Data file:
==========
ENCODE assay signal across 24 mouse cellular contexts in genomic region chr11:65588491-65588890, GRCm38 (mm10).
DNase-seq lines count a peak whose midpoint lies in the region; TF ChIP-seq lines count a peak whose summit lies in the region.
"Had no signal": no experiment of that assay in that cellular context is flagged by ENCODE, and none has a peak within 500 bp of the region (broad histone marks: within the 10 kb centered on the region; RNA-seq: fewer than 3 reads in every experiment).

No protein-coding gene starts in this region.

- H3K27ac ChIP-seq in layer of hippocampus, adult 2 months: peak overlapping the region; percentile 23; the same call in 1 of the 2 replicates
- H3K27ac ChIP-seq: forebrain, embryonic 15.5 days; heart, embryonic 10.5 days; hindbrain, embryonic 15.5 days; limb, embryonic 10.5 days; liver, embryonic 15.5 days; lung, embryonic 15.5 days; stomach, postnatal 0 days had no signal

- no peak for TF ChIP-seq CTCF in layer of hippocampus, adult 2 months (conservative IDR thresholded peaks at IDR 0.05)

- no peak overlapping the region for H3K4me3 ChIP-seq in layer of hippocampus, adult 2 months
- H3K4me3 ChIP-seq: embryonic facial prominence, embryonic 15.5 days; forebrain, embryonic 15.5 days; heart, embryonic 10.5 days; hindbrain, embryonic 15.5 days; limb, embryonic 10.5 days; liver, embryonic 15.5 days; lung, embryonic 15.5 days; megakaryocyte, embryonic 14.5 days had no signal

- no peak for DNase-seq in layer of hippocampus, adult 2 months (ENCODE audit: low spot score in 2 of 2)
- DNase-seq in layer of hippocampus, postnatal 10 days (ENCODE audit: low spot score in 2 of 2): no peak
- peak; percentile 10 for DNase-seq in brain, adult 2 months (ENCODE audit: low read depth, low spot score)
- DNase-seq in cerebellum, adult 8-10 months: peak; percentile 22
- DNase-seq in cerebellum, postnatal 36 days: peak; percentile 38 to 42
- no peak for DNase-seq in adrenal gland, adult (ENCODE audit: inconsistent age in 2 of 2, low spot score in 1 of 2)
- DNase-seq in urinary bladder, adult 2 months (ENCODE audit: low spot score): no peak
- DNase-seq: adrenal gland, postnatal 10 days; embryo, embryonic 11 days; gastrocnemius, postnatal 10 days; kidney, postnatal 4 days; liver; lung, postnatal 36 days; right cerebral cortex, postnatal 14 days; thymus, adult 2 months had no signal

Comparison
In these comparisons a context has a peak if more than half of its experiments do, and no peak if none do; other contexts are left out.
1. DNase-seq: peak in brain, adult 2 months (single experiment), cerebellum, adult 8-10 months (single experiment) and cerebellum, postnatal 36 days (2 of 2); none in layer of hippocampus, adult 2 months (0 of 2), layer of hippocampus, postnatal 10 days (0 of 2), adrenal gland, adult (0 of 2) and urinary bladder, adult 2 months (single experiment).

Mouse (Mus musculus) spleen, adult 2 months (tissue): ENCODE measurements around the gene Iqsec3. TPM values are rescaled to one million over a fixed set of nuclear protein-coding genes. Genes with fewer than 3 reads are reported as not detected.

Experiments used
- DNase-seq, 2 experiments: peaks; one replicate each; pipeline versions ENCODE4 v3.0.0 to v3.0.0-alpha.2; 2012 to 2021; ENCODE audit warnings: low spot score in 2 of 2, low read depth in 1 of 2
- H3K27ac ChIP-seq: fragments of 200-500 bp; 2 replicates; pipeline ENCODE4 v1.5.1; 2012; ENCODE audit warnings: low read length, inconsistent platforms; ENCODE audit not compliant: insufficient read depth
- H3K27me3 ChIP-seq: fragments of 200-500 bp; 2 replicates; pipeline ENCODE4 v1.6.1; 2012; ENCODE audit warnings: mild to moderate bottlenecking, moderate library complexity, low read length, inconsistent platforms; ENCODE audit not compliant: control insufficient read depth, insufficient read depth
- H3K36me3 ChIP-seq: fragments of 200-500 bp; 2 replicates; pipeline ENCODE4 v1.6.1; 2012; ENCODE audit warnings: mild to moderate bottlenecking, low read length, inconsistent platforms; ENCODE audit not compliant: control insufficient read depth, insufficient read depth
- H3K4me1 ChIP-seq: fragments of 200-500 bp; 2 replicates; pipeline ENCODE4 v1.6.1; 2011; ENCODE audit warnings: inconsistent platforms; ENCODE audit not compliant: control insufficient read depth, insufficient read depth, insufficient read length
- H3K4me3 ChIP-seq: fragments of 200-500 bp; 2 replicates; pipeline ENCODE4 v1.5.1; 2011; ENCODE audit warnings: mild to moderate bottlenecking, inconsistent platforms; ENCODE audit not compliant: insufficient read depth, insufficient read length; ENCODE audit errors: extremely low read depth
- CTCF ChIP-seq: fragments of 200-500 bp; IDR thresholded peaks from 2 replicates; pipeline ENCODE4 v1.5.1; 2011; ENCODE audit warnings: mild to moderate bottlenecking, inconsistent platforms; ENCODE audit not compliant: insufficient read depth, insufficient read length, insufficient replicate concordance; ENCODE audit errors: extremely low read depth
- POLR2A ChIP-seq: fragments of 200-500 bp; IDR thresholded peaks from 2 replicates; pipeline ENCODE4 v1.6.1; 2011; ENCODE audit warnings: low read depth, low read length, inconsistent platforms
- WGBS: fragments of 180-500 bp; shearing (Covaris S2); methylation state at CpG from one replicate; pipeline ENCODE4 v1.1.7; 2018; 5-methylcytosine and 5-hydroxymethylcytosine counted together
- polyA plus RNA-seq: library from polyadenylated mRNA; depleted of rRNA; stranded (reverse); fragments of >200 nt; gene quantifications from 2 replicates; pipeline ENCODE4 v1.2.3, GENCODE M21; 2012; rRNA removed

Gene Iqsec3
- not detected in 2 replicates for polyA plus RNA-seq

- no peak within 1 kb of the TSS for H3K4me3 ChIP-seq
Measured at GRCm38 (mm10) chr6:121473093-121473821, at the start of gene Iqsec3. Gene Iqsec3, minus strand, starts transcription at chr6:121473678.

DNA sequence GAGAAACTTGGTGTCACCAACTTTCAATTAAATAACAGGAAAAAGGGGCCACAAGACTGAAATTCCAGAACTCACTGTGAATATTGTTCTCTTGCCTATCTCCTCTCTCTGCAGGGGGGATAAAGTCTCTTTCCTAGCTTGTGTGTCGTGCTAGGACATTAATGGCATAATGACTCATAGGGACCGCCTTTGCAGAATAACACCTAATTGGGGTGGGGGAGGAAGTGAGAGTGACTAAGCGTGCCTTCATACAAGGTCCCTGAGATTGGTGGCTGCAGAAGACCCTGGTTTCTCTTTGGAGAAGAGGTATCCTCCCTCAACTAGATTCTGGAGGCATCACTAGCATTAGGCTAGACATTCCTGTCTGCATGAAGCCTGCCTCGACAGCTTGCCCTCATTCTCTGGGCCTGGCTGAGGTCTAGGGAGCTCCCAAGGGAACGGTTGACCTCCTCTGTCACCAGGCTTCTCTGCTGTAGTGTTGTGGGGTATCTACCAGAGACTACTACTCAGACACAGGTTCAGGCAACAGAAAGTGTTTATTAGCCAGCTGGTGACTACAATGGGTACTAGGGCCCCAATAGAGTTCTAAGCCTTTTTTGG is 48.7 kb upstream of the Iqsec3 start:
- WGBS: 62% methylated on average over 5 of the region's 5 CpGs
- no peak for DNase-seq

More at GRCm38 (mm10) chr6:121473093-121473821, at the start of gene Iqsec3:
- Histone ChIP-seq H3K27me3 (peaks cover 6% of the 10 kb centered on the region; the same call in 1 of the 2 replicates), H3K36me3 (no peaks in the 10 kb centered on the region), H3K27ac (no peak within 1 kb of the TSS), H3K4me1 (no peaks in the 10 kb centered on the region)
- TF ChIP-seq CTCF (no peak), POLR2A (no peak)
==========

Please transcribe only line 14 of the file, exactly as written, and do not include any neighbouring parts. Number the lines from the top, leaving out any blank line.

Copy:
- DNase-seq in cerebellum, postnatal 36 days: peak; percentile 38 to 42